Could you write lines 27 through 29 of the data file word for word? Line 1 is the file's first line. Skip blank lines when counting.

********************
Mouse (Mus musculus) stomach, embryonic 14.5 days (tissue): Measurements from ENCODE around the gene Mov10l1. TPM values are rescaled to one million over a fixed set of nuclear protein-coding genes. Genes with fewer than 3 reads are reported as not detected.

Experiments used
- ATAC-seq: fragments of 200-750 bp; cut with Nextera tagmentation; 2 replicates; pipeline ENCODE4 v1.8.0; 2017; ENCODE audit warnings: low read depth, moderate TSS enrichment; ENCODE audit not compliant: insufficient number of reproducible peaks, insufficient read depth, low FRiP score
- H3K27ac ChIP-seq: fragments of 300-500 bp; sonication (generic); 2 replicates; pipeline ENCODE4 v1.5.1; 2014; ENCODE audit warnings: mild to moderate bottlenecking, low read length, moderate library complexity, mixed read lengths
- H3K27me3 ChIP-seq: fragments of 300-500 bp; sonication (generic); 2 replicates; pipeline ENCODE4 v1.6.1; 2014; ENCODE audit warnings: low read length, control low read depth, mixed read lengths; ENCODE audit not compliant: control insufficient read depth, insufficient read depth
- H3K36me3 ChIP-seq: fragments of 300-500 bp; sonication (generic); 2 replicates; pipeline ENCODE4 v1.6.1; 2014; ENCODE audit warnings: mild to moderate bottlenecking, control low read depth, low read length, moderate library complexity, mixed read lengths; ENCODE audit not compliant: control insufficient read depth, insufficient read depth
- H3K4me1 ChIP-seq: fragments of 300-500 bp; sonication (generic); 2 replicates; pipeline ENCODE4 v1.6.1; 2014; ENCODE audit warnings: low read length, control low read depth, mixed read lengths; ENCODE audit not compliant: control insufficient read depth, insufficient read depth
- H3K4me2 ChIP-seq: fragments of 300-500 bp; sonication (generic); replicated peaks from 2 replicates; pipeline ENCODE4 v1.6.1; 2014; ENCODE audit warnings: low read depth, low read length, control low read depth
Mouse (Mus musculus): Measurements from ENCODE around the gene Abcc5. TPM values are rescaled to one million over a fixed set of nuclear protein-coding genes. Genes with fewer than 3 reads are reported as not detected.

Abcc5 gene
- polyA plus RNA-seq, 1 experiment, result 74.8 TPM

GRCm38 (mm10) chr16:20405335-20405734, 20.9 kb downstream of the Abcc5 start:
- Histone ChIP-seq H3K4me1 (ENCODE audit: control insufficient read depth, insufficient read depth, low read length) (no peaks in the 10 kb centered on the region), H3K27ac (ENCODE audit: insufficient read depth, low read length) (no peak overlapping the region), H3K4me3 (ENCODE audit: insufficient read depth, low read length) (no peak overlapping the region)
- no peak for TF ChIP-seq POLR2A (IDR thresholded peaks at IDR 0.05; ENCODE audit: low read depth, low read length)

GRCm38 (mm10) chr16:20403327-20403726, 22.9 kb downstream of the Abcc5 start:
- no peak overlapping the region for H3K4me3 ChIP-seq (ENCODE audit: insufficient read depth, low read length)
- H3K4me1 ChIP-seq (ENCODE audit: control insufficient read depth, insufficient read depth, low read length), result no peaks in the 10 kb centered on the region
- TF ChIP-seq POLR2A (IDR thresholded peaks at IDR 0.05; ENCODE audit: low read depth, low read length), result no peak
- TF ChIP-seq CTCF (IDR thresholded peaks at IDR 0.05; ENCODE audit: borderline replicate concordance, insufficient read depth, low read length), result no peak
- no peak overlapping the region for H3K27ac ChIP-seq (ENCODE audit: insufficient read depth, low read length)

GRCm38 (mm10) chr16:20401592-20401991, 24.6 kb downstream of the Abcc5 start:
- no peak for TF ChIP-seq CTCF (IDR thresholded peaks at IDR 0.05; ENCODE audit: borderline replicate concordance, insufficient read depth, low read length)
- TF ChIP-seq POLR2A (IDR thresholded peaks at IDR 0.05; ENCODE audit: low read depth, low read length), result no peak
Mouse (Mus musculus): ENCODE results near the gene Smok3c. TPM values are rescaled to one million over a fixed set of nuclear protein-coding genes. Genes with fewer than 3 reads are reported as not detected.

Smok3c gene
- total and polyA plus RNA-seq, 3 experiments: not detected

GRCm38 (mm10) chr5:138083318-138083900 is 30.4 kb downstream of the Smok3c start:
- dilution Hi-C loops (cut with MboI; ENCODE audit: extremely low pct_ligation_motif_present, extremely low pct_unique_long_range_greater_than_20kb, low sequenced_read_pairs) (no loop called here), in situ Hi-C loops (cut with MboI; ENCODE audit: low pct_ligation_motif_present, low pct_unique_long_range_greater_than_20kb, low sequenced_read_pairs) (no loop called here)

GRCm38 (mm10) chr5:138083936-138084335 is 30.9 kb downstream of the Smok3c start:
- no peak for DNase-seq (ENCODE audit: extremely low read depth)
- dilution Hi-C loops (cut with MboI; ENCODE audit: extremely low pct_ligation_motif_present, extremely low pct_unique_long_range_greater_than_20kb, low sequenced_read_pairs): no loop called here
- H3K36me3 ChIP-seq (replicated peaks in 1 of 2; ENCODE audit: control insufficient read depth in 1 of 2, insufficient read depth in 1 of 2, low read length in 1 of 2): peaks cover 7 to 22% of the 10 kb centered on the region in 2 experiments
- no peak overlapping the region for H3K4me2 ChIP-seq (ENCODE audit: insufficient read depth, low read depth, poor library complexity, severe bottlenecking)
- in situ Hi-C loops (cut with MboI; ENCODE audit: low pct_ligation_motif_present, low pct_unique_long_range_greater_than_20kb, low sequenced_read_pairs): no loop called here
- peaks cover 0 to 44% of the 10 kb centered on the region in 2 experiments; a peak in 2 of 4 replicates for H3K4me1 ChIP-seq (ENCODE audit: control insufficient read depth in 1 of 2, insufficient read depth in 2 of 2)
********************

GRCm38 (mm10) chr5:138083318-138083900 is 30.4 kb downstream of the Smok3c start:
- dilution Hi-C loops (cut with MboI; ENCODE audit: extremely low pct_ligation_motif_present, extremely low pct_unique_long_range_greater_than_20kb, low sequenced_read_pairs) (no loop called here), in situ Hi-C loops (cut with MboI; ENCODE audit: low pct_ligation_motif_present, low pct_unique_long_range_greater_than_20kb, low sequenced_read_pairs) (no loop called here)

GRCm38 (mm10) chr5:138083936-138084335 is 30.9 kb downstream of the Smok3c start: